Core value and implementation of the science, technology, engineering, and mathematics curriculum in technology education

Szu Chun Fan, Kuang Chao Yu*

*Corresponding author for this work

Research output: Contribution to journalArticlepeer-review

20 Citations (Scopus)


The integrative science, technology, engineering, and mathematics (STEM) curriculum has become the primary focus of American education reform, as well as a new curriculum development trend in some developed countries in recent years. This study sought to develop a holistic understanding of the core value of the STEM curriculum and its implementation regarding American technology education. This study employed a qualitative in-depth interview method to explore and describe the educational philosophy and core value, curriculum design models, and instructional approaches involved in implementing the STEM curriculum. Eleven technology education experts from the United States were interviewed individually. The results are summarized as follows: (1) From the perspective of American technology education, the STEM curriculum is an integrative teaching and learning approach. (2) The core value of the STEM curriculum is to provide a balance between hands-on learning and minds-on learning. (3) Technological and engineering concerns should be the driving force of STEM-based projects; specifically, “engineering design” should be the foundation, and “science inquiry” and “mathematics analysis” should be the key capabilities for integrating and applying knowledge. From the results, three recommendations are offered for Taiwanese technology education: (1) The inclusion of “design and make” in the Taiwanese technology education curriculum should be considered as the major content for developing students’ problem-solving abilities, whereas “engineering design” should be the core content used in high school to develop students’ problem-solving abilities with STEM knowledge; (2) Technology education should provide students with more learning experiences in design, inquiry, analysis, testing, and evaluation; (3) The key to successfully implementing the STEM curriculum is to equip technology teachers with an understanding of the curriculum and the involved teaching approaches.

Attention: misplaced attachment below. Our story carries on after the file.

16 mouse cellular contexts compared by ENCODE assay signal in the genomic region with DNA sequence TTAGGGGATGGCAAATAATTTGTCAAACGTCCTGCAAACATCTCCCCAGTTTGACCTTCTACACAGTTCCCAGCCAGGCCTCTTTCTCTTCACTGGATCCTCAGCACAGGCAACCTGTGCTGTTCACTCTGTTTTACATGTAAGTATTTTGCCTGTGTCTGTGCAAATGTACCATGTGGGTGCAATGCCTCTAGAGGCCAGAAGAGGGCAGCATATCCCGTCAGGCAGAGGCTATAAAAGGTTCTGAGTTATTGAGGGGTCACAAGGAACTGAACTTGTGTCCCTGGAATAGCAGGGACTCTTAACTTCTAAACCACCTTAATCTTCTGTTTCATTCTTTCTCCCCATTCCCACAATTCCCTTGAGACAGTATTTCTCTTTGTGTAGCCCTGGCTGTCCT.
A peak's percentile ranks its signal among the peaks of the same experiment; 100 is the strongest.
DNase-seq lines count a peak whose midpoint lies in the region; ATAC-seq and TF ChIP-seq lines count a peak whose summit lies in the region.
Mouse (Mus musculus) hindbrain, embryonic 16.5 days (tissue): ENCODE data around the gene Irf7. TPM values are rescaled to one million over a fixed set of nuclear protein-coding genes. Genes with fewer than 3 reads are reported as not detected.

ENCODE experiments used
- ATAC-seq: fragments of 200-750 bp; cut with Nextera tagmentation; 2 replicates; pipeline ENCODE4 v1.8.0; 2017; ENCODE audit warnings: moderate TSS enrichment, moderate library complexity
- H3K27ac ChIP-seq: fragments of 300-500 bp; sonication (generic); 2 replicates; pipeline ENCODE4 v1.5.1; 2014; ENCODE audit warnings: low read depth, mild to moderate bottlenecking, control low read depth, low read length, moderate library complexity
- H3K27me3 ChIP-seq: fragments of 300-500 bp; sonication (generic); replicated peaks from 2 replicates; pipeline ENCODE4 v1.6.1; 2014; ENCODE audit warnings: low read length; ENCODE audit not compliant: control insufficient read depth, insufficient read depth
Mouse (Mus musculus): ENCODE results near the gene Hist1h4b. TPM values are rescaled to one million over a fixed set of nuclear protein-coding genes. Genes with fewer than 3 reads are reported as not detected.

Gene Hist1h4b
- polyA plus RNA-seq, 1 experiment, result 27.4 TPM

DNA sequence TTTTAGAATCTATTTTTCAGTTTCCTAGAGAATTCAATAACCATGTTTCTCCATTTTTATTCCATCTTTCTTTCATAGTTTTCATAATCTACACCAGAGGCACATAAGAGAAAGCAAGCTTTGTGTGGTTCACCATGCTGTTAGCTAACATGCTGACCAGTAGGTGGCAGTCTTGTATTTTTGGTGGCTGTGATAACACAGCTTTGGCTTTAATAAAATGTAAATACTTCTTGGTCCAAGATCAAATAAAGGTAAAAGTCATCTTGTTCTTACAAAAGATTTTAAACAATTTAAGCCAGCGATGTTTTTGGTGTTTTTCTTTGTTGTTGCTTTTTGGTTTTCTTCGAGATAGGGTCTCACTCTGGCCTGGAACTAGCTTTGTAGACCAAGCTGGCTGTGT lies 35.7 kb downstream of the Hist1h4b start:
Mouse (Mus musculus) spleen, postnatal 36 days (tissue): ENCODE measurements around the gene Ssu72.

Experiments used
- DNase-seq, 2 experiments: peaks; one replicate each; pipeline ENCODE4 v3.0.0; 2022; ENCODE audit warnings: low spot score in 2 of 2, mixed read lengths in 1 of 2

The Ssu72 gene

Original languageEnglish
Pages (from-to)183-2016
Number of pages1834
JournalJournal of Research in Education Sciences
Issue number2
Publication statusPublished - 2016 Jun


  • Curriculum design
  • STEM curriculum
  • Technology education

ASJC Scopus subject areas

  • Education


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